The benefits of some tax-efficient financial planning

NOTE: This post is more than 12 months old, and the information contained within may no longer be accurate.
New Zealand - where John and Jackie are enjoying our Winter, and their retirement (Photo: Flickr/<a href="">Chris Stevens</a>)
New Zealand – where John and Jackie are enjoying our Winter, and their retirement (Photo: Flickr/Chris Stevens)

Often the benefits of a good Chartered Financial Planner are not directly quantifiable. We seek to give individuals a plan which helps them to achieve their lifetime goals and whilst this gives significant peace of mind it is hard to assess the monetary value in many cases.

However a great financial plan is ordinarily a tax efficient plan, and this case study shows one individual who we have helped to achieve a significant level of “income”, required to meet their standard of living, in a far more tax efficient way than they would have drawn without advice.

John and Jackie Hines (both 60) had previously run a business and was drawing a dividend in addition to a small basic salary. After the sale of their business they still require £8,000 per month to achieve everything that they want to do in their life. This is an average sum made up of regular costs for example heating, lighting and running their home and also ad hoc costs such as holidays and their wish to run a series of cars in the family.

When the business was running John and Jackie who were co-directors (50%/50%) of the company with a salary of £10,000 and dividends of £32,000 each. The dividend was paid by the company after corporation tax was deducted (at 20%) and they had very little additional tax to pay. This gave them a total income of £84,000 for the two of them and year achieved more than what they wanted.

Now they have retired they accept they will have more time travelling and also suffer costs the business paid, for example running the cars and most of their travel expenses.

Current Situation

John had previously taken advice from the financial advice arm attached to his accountants; it helped him to be more tax efficient but did not give him a strategic plan for the longer term.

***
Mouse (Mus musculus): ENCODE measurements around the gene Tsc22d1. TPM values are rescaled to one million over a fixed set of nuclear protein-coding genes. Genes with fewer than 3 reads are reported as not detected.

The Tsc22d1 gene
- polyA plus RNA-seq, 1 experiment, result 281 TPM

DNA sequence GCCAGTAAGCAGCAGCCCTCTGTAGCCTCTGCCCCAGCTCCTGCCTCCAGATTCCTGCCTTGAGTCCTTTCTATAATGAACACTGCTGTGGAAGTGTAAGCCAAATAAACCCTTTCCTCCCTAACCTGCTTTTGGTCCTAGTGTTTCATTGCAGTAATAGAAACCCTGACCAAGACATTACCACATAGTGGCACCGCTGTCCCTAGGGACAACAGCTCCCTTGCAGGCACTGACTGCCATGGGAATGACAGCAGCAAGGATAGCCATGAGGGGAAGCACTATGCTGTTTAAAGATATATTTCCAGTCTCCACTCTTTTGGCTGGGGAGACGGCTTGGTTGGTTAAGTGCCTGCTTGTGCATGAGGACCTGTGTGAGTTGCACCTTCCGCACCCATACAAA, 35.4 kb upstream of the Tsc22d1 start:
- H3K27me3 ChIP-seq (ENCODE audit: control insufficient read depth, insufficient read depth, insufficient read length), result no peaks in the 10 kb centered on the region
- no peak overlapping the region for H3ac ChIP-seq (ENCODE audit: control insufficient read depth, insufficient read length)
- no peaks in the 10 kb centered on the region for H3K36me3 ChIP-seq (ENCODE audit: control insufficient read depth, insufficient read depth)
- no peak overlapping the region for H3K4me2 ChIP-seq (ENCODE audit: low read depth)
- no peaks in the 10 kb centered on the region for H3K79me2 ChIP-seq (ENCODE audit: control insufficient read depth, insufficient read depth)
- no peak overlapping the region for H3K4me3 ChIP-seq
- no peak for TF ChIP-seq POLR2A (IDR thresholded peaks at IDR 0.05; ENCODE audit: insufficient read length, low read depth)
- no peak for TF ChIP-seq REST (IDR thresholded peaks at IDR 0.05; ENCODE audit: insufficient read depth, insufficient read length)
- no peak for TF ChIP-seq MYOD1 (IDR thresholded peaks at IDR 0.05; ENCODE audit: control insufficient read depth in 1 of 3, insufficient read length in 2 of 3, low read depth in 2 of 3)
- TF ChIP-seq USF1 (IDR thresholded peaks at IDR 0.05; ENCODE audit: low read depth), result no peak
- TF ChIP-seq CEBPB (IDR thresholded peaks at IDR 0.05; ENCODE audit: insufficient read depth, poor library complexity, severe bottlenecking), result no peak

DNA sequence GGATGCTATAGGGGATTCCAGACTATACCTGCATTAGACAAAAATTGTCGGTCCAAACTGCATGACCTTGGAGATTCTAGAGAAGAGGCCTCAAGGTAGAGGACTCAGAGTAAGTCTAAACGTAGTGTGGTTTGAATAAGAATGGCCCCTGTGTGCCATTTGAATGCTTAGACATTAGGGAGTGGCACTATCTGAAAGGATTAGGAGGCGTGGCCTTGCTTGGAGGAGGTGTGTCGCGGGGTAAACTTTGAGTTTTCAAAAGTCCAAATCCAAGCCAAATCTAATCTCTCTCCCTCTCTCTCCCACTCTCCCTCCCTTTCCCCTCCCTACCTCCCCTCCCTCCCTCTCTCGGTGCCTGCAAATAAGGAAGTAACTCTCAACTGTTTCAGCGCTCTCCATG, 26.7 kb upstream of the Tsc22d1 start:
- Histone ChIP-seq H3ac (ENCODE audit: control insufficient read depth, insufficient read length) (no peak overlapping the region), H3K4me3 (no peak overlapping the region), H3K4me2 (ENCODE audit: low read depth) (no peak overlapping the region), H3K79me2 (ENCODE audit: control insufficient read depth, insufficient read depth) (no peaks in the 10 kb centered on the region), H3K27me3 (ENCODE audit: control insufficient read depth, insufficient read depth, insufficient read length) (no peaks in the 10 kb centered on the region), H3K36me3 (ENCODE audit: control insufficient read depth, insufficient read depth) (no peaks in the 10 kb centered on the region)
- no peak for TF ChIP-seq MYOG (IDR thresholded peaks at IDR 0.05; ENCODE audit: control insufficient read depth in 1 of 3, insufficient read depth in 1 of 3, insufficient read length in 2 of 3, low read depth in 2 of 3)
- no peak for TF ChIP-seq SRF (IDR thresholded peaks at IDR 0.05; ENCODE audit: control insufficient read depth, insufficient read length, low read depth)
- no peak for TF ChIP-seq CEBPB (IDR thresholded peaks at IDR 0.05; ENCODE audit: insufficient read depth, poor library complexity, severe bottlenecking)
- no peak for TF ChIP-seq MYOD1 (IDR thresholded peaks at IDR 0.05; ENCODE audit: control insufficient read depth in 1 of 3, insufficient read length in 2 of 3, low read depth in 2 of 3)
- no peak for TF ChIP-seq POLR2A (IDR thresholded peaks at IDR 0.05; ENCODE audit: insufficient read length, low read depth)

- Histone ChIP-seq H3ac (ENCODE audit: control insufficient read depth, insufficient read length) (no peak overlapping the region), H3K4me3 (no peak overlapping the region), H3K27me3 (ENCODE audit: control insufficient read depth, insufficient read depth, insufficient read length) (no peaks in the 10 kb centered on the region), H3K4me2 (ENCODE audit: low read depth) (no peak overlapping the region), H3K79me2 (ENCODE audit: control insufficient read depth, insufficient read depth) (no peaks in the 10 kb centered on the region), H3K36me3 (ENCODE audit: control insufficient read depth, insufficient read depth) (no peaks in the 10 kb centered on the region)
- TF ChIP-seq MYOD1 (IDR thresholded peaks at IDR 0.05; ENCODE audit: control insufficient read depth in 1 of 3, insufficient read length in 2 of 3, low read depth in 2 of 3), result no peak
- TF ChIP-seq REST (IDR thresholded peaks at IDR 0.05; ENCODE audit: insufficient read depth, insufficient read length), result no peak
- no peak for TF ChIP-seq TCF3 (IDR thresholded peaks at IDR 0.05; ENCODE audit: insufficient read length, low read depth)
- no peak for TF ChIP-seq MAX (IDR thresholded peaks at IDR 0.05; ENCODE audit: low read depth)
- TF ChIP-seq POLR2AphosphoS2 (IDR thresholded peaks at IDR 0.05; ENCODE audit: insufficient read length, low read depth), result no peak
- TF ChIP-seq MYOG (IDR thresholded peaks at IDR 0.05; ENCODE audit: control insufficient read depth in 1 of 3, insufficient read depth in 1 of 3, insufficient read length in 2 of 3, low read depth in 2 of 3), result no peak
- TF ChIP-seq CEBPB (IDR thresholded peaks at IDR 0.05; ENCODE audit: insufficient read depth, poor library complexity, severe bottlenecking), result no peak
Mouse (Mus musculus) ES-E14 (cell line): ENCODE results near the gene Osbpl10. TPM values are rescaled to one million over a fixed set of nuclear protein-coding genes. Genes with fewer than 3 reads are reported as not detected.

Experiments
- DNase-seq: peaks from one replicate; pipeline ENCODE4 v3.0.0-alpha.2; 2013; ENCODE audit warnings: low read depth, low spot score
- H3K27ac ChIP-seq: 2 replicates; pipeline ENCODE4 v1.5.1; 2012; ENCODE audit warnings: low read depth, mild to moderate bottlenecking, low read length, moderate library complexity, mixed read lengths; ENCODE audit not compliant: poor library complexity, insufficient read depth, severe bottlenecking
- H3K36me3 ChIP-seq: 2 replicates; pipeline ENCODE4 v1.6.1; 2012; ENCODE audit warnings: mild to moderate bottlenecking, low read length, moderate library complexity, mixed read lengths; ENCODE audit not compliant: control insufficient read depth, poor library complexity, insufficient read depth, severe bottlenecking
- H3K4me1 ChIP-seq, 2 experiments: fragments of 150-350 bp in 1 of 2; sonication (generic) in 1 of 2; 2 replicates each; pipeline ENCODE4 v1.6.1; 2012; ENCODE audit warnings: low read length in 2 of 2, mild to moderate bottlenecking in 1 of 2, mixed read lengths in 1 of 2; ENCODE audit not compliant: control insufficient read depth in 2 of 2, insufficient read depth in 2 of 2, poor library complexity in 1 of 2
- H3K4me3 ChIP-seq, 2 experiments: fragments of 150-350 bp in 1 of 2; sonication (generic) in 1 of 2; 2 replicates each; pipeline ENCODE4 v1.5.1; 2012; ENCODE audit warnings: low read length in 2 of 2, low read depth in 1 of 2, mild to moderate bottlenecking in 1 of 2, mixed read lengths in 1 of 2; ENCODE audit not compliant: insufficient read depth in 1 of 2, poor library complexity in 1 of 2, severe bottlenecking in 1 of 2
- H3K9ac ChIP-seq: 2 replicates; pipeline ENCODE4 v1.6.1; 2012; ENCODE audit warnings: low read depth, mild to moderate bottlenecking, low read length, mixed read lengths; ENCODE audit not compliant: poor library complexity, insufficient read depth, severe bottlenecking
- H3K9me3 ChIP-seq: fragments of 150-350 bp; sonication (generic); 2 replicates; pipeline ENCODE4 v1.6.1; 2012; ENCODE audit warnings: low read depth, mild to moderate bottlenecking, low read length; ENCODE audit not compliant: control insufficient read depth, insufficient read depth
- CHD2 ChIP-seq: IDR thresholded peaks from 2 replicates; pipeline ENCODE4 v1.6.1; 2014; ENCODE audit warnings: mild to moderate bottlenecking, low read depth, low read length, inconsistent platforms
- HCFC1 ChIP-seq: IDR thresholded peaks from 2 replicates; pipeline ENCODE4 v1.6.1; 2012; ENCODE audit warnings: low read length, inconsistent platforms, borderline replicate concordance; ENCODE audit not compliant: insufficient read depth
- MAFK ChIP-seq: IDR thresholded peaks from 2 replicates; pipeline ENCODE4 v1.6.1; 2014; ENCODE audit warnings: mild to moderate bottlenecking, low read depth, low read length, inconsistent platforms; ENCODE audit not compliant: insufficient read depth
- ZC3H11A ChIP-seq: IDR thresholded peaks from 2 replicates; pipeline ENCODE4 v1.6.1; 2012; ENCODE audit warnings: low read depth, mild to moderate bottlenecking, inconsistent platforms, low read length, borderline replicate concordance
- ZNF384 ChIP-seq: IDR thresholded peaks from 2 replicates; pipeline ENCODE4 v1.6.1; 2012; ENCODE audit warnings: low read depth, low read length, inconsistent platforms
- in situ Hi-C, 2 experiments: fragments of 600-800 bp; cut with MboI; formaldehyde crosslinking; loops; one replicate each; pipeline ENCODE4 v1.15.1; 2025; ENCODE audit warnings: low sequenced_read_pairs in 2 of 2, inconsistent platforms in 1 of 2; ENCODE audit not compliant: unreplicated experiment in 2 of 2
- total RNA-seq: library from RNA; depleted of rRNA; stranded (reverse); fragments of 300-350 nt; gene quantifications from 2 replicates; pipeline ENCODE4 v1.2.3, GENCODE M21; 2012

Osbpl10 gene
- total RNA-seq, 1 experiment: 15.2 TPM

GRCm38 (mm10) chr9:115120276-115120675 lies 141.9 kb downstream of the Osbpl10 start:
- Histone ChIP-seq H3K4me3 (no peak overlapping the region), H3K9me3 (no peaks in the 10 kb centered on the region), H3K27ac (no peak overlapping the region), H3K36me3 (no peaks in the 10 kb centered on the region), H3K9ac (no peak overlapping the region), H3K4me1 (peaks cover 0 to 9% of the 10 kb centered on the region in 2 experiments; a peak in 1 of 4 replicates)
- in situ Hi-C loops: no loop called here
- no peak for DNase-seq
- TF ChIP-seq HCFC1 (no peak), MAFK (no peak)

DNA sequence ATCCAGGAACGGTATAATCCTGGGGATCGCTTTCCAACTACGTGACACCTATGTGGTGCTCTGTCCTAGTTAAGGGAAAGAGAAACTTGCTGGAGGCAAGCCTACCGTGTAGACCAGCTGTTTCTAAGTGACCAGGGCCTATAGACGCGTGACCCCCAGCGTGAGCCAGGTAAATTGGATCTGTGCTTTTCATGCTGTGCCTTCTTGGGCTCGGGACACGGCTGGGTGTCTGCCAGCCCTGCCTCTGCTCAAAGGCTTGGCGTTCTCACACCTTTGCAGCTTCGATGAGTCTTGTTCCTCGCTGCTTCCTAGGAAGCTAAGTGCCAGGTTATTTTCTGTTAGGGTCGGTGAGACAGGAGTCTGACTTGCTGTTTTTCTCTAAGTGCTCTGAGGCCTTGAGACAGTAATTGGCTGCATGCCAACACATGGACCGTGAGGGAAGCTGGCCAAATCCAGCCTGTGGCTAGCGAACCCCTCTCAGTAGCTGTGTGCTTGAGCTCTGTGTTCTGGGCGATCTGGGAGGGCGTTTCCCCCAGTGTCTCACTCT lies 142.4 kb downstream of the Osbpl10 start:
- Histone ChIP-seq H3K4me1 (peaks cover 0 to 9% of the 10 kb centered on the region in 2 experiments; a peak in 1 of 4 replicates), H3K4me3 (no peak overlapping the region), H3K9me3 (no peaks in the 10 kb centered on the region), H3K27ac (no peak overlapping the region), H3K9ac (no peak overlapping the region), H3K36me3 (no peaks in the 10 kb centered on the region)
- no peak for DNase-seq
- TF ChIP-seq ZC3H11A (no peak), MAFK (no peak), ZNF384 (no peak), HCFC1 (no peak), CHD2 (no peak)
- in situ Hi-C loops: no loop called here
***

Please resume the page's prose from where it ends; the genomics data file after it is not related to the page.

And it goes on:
On the sale of the business John had accumulated a pension with a value of £1 million and had not applied for any previous form of fund protection. On the advice of the accountants he had paid some contributions in the last few years and from the sale of the business he had also netted £1 million after payment of capital gains tax. Both he and his wife had saved into cash ISAs of £250,000 each.

The sale of the business was split 50/50 as they were 50/50 owners.

The position in retirement

John was introduced to our firm by a friend in his village, who had been in a similar situation and helped by me to retire. My recommendations are summarised below.

Each of Jackie and John paid £250,000 into a personal portfolio; an appropriate set of investment funds. These funds are Collective Investments which are run at a modest cost as their investments are pooled with other like-minded investors. In the first year (2015/16) £15,240 has been used to fund an ISA with us already earmarking £15,240 each to continue to fund the ISAs in subsequent years.

From this personal portfolio they will draw an “income” each year although as most of this is a return of their capital they will not pay any tax. They are also entitled to £5,000 dividend without taxation. Based on our modelling this portfolio which generate the following returns:

  • Dividend 2% (from the equity and property portion of the portfolio)
  • Interest 2% (from the gilt and corporate bond portion)
  • Capital growth 2% (from the potential appreciation, mainly in share values)